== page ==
Best US destinations for winter sun
From a traveler’s perspective, there are two reasonable responses to the prospect of a long, cold winter: embrace the chill and seek out the most spectacular winter destinations, or follow the warmth, wherever you can find it. If you’ve had your fill of icy sidewalks and overheated buildings, no one will blame you for choosing option two. For US travelers, you don’t even need to leave the country to ditch the scarves and mittens. Whether you’re after a beach escape, a wildlife adventure or a dose of big-city culture, here’s where to find fun in the sun this winter.
Palm Springs is the ideal place for a winter pool party © Gregobagel / Getty Images
Palm Springs, California
Palm Springs has its own type of cool going on year-round, but it’s rarely the type that shows up on the thermometer. Winter nights can have a bit of the dry cold of the desert, but the average high temperature never dips below 70°F. Palm Springs as a winter oasis is hardly a well-kept secret: it’s high season around the Coachella Valley, but the variety of old-school motor court motels and mid-century modern rentals for your private pool parties means there are options. For those craving a bit more activity than poolside lounging, Joshua Tree National Park and the oddball charm of Salton Sea (with sights like the International Banana Museum) are less than an hour away.
Phenomenal weather and unusual flora are guaranteed in Phoenix © Desert Botanical Garden
There’s a simple reason 15 Major League Baseball teams relocate to the greater Phoenix area for training before the real season starts: the weather is phenomenal. Phoenix gets 299 days of sunshine every year on average. In the middle of summer, when temperatures regularly shoot past 100°F, you might wish for a little less sun — but the clear blue mid-70s days of late winter are perfect for outdoor fun. If you’re not there for the baseball, you can at least see why the ballplayers call it the ‘Cactus League’ at the Desert Botanical Gardens, where the succulents and spiny plants of the desert mingle with art exhibitions, or hit the trail and explore the sandstone formations of Papago Park, or South Mountain Park, a favorite among trail riders.
Winter is a great time of year to spot wildlife in the Everglades © AlpamayoPhoto / Getty Images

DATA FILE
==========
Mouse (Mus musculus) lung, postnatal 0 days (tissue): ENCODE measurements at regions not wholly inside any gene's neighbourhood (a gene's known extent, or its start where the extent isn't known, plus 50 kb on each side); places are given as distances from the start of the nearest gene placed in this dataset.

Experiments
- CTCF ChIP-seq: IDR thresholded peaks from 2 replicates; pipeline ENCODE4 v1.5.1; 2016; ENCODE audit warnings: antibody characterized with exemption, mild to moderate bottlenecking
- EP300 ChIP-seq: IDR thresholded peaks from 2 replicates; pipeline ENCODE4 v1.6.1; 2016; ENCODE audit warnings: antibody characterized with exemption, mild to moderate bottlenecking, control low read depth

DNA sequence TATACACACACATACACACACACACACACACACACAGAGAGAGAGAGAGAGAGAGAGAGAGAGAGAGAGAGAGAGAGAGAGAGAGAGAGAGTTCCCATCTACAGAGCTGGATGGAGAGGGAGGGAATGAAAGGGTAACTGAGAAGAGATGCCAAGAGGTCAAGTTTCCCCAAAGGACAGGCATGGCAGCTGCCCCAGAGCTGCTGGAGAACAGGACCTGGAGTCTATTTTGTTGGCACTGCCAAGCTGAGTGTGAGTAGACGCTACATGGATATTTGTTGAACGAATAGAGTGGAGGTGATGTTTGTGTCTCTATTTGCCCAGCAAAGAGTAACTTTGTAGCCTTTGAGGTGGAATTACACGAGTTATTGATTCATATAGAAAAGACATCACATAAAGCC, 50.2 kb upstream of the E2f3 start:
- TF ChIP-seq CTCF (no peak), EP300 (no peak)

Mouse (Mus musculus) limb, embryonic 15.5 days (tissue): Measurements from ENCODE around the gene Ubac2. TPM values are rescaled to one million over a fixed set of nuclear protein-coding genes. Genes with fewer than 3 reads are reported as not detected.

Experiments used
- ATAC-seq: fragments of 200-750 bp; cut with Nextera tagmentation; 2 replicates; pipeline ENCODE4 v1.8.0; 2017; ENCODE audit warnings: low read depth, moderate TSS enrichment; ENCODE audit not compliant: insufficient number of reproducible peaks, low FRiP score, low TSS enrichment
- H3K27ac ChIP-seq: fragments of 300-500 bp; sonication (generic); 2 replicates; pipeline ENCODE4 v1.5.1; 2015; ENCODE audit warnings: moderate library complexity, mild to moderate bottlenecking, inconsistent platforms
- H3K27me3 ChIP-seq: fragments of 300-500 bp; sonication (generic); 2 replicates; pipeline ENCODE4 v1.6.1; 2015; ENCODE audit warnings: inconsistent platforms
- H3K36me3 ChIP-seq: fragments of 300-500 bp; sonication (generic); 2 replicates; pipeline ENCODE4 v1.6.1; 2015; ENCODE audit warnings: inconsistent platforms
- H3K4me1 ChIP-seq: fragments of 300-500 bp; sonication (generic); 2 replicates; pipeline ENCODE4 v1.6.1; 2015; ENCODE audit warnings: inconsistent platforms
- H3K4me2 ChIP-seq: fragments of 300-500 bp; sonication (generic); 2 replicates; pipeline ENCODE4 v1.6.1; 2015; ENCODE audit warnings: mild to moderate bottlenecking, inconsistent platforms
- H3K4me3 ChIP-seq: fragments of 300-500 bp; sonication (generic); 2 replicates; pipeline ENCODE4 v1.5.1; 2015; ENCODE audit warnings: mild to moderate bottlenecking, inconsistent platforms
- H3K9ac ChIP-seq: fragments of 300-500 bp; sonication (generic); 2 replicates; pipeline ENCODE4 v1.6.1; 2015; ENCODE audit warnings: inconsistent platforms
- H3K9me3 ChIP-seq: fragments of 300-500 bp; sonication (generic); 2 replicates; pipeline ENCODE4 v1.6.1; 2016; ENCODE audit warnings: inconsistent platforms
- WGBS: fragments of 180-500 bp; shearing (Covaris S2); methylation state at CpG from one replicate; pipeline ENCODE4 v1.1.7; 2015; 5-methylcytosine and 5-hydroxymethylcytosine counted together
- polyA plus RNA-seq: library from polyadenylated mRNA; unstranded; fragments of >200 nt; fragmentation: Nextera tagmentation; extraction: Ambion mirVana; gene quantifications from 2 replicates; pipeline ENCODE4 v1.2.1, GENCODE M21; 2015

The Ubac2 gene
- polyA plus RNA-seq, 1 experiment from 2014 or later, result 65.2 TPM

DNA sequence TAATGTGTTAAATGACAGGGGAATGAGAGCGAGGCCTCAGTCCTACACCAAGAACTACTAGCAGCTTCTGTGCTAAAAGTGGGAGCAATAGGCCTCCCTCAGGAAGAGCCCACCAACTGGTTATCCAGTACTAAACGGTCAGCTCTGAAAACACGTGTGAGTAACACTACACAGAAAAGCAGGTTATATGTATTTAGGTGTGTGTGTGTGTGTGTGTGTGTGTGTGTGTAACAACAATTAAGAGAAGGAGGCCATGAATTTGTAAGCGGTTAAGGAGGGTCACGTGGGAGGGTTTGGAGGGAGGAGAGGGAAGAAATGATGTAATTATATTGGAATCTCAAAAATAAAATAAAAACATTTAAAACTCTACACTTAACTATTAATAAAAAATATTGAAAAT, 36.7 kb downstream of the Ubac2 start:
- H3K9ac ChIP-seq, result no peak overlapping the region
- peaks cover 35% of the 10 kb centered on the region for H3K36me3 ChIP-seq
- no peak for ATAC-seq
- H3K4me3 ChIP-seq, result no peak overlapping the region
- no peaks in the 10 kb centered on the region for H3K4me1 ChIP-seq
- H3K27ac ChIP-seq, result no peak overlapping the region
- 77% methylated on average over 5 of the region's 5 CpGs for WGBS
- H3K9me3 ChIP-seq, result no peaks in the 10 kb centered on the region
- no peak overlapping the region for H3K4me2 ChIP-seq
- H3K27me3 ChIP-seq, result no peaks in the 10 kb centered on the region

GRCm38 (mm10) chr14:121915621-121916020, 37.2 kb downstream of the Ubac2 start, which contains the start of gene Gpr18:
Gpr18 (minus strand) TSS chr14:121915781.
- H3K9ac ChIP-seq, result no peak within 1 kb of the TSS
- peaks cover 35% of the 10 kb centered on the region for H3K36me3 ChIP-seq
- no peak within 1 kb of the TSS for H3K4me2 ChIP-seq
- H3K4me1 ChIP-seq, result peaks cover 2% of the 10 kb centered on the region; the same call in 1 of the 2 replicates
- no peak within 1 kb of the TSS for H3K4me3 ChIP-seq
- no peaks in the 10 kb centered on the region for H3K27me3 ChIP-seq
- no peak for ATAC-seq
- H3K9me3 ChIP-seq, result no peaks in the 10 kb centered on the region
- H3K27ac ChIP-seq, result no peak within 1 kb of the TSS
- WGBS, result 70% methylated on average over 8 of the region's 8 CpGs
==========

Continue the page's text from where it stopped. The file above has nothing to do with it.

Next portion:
The Everglades, Florida
Maybe those baseball teams are onto something because while one part of the league is in Arizona, the rest are warming up in Florida. It’s common for Florida to have the warmest temperatures in the US mainland during the winter: the warmest state overall, the warmest city, and the warmest beaches. The warmest national park in the system outside of Hawaii is frequently the Everglades. It’s also the dry season there, making it one of the most popular times of year for visitors, and one of the best times of year to spot wildlife. The drying of the marshes makes wildlife congregate in smaller areas, and migratory birds are doing what you’re doing: flying to Florida in search of warmer climes. Drive the Southern Everglades Highway south until you run out of continent at Flamingo, a great place for spotting manatees.
St John enjoys tropical sun year-round © cdwheatley / Getty Images
St John, US Virgin Islands
Looking for warm weather and the feeling that you’re a long, long way from home? St John might fit the bill. Virgin Islands National Park covers two-thirds of the island, preserving many miles of shoreline as well as underwater reef habitats. Traveling with kids? Try Maho Bay, known for its shallow, calm waters popular among snorkelers and green sea turtles. At the time of writing, recovery from hurricanes Irma and Maria in late 2017 is still a work in progress, but most of the major resorts are either open or plan to reopen in 2019, and the islands are certainly welcoming visitors.